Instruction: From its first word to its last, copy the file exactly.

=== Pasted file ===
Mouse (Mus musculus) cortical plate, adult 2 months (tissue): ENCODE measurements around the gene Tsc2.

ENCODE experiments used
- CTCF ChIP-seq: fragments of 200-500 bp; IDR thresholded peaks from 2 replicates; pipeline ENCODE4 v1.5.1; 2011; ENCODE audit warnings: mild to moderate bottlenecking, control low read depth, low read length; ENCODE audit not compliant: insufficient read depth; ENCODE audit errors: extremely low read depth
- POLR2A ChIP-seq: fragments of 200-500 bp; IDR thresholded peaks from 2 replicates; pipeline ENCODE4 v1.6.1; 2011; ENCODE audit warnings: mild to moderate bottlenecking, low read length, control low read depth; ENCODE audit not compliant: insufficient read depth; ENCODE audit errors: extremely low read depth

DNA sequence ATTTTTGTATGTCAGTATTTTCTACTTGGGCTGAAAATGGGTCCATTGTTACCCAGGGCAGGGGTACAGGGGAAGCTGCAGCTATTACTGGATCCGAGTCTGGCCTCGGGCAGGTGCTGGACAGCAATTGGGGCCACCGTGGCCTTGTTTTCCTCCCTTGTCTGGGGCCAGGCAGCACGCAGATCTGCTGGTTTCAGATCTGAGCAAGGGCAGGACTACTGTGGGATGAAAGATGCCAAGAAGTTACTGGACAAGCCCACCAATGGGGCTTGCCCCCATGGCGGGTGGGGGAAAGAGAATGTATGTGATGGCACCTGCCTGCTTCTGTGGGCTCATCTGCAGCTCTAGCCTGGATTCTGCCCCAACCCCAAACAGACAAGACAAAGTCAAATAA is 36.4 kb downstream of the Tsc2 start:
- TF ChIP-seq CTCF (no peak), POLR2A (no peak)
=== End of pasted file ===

Mouse (Mus musculus) cortical plate, adult 2 months (tissue): ENCODE measurements around the gene Tsc2.

ENCODE experiments used
- CTCF ChIP-seq: fragments of 200-500 bp; IDR thresholded peaks from 2 replicates; pipeline ENCODE4 v1.5.1; 2011; ENCODE audit warnings: mild to moderate bottlenecking, control low read depth, low read length; ENCODE audit not compliant: insufficient read depth; ENCODE audit errors: extremely low read depth
- POLR2A ChIP-seq: fragments of 200-500 bp; IDR thresholded peaks from 2 replicates; pipeline ENCODE4 v1.6.1; 2011; ENCODE audit warnings: mild to moderate bottlenecking, low read length, control low read depth; ENCODE audit not compliant: insufficient read depth; ENCODE audit errors: extremely low read depth

DNA sequence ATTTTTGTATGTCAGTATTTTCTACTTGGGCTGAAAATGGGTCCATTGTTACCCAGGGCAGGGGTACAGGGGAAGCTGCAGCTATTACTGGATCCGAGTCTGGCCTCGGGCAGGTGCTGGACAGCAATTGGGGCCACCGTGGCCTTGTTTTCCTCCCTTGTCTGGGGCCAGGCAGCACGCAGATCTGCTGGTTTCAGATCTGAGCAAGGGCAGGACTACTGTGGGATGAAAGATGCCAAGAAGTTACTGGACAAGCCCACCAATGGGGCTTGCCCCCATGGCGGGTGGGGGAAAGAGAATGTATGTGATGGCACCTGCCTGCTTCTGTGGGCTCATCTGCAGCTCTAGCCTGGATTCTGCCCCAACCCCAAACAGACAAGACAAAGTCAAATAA is 36.4 kb downstream of the Tsc2 start:
- TF ChIP-seq CTCF (no peak), POLR2A (no peak)